Since “human security” was first introduced as a new concept in the UNDP’s Human Development Report (1994), it has attracted much attention in the academic circles and policymakers around the world. This concept has been adopted into the policies of some countries, particularly Japan and Canada. Fundamentally, “human security” is composed of the two elements of “human development” and “human dignity (human rights).” In contrast to the traditional concept of “national security,” which focuses on the protection of the state from military threats, “human security” focuses on the security of individual citizens and includes not only security from war and other forms of physical violence but also security from political, economic, social, cultural, and environmental threats. This course, with a particular focus on Japan’s human security policy, will examine how it is defined, how it is implemented, and what its significance and problems are.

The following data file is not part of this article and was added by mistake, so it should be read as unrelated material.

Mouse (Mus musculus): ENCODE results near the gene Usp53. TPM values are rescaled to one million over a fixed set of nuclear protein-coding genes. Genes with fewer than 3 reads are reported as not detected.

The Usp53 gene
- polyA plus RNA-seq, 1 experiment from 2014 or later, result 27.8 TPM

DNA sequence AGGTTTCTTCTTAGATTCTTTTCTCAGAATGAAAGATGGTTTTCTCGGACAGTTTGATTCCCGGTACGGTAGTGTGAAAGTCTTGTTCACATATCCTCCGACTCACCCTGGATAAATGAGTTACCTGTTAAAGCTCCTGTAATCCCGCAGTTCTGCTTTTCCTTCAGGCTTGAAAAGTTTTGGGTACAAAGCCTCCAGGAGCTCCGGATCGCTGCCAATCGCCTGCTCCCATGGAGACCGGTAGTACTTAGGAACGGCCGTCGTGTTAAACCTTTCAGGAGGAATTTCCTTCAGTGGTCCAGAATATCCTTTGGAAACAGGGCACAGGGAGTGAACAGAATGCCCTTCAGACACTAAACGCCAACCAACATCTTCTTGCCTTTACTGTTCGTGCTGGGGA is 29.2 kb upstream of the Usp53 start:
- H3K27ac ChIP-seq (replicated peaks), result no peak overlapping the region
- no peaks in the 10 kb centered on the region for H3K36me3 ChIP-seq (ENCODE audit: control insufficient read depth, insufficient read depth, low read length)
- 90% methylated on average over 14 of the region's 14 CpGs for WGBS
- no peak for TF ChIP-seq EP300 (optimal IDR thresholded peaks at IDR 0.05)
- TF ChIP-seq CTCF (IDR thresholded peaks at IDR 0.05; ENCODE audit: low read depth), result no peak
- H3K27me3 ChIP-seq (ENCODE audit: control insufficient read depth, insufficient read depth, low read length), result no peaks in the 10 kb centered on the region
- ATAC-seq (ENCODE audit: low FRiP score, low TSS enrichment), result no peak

- Spring 2012 - MIIS
- Morse B206(MRSE B206)
- 2:00pm-3:50pm on Thursday (Jan 30, 2012 to May 18, 2012)
- Tsuneo Akaha
- Language & Intercultural Study
- Transltn, Interpret & Lang Edu
- Requirements Fulfilled:
- MIIS Graduate
- View availability, prerequisites, and other requirements.
- Course Reference Number (CRN):